The Black Student Movement hosted its Black Women Lead event on Monday night in the Sonja Haynes Stone Center for Black Culture and History to celebrate the way Black women are leading and changing politics in North Carolina.
State Sen. Erica Smith, D-District 3, a candidate for the U.S. Senate, gave the keynote speech, which was followed by a panel discussion with other Black female politicians from the state.
“This is just such a significant event for us to have here at UNC, to recognize and celebrate the accomplishment and the work of Black women all across our state, to really lead and change the face of politics in North Carolina,” said Chris Suggs, the president of BSM.
Smith opened the event with a discussion of her platform and the historical underrepresentation of Black women in politics. Smith said that if she is elected on March 3, she will be the third woman in North Carolina history and the third Black woman in the nation’s history to serve in the Senate.
“If you want somebody who can stand on two feet and deliver for you, well then the best man to do that is a woman, and that’s me,” Smith said.
After Smith’s introduction, she was joined onstage by three other panelists who continued to discuss the importance of having Black women in politics.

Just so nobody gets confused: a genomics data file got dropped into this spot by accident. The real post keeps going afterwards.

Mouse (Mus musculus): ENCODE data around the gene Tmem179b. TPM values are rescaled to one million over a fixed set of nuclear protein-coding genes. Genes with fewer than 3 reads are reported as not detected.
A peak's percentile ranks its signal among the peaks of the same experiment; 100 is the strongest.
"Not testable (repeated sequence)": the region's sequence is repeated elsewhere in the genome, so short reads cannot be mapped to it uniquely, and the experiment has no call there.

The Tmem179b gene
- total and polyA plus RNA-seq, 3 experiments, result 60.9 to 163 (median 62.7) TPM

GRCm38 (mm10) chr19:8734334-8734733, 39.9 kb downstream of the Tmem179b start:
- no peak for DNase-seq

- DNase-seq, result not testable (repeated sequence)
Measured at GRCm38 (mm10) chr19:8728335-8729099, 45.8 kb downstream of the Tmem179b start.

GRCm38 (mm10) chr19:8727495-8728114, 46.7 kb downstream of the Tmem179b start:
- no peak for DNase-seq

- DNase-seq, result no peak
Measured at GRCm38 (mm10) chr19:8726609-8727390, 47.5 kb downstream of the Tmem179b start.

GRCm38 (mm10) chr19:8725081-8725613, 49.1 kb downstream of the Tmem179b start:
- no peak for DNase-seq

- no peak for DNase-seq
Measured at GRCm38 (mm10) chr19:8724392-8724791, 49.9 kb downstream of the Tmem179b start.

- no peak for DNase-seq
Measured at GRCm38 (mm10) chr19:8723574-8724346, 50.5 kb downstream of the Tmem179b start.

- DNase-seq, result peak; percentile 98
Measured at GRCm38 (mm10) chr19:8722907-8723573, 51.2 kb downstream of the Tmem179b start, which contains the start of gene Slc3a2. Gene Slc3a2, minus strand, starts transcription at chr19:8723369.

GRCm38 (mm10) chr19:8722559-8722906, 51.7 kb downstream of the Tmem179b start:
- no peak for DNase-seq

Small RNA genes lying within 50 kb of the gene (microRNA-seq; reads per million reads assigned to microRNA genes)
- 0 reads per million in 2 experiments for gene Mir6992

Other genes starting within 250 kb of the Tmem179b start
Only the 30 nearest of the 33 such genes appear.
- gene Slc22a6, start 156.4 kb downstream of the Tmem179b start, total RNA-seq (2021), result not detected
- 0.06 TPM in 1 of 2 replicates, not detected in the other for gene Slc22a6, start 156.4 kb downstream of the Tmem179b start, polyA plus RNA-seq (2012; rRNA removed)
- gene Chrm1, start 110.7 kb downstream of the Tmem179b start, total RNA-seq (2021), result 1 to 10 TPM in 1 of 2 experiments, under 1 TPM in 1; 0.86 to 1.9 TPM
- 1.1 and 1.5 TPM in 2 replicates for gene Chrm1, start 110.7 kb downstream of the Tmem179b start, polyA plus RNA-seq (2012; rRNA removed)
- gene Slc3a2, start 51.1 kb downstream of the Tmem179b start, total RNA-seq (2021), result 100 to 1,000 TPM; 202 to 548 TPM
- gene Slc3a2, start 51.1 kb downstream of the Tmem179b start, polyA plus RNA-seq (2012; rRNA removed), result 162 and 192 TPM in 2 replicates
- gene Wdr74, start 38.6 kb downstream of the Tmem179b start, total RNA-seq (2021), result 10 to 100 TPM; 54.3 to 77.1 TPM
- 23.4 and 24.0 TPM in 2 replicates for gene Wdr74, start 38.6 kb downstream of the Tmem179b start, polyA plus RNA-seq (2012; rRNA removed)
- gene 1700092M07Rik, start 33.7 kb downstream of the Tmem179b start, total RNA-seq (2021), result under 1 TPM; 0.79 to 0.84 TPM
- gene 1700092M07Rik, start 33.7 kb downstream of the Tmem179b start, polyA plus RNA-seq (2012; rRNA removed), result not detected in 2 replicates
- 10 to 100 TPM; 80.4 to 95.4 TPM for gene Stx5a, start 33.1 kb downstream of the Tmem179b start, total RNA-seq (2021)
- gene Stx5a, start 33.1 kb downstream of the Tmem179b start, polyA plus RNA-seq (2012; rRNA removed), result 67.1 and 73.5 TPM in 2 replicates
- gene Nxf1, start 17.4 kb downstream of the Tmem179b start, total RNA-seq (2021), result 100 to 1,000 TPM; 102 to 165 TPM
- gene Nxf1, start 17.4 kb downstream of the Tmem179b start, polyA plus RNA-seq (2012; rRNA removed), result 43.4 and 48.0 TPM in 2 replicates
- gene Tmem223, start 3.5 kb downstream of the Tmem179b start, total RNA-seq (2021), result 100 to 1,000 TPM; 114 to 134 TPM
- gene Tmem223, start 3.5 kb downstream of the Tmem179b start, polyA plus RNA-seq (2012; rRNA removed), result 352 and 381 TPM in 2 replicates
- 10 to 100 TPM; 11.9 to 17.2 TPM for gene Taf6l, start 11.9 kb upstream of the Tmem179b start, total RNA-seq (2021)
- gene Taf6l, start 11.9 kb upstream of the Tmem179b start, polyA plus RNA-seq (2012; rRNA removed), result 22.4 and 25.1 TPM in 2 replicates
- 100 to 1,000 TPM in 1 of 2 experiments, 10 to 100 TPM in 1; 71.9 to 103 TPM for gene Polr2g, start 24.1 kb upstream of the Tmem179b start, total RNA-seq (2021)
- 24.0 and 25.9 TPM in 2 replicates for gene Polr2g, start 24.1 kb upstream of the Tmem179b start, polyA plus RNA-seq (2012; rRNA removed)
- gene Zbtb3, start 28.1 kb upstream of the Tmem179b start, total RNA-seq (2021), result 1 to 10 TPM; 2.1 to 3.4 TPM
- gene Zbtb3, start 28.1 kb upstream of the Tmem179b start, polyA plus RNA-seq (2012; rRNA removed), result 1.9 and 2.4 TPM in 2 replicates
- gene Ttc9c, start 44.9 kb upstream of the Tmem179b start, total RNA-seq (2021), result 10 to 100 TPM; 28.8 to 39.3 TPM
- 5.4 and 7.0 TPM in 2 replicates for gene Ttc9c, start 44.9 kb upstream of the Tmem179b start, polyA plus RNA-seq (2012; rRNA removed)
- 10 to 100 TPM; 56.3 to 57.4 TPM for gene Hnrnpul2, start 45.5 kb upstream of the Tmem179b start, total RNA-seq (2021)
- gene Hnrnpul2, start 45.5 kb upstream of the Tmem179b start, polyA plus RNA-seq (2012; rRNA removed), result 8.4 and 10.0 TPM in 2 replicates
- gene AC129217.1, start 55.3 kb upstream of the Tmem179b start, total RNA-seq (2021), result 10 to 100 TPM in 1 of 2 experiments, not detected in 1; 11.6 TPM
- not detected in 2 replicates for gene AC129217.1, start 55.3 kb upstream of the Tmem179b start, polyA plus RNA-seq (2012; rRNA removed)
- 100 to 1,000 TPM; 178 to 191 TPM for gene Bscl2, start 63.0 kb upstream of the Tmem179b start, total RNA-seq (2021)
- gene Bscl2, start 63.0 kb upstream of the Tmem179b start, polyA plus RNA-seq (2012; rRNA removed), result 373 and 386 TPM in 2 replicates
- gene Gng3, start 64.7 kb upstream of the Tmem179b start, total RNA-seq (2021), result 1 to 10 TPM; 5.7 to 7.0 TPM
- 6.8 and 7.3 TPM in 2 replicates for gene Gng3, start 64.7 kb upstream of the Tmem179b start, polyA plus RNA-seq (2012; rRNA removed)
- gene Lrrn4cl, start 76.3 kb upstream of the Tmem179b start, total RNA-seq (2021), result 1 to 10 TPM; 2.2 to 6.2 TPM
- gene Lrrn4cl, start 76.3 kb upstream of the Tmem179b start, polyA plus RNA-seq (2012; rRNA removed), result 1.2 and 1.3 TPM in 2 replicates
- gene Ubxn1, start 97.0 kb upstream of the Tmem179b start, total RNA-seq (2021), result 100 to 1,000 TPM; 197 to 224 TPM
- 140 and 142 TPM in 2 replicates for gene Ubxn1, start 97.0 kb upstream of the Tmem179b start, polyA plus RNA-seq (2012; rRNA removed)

Natalie Murdock, the Durham County soil and water conservation district supervisor and candidate for the N.C. Senate, said Black women need a seat at the table. She said they can lead from the perspective of life they have actually lived and bring issues to the table that otherwise might not receive the attention they deserve.
“It took getting Lauren Underwood in Congress and Senator Kamala Harris and Representative Alma Adams to lead the forefront on issues like HBCUs and saying, ‘Why don’t we have a committee dealing with the fact that Black women are dying from childbirth at higher rates?’” Murdock said. “And if you don’t have that representation, you won’t have individuals that even bring those issues to the forefront.”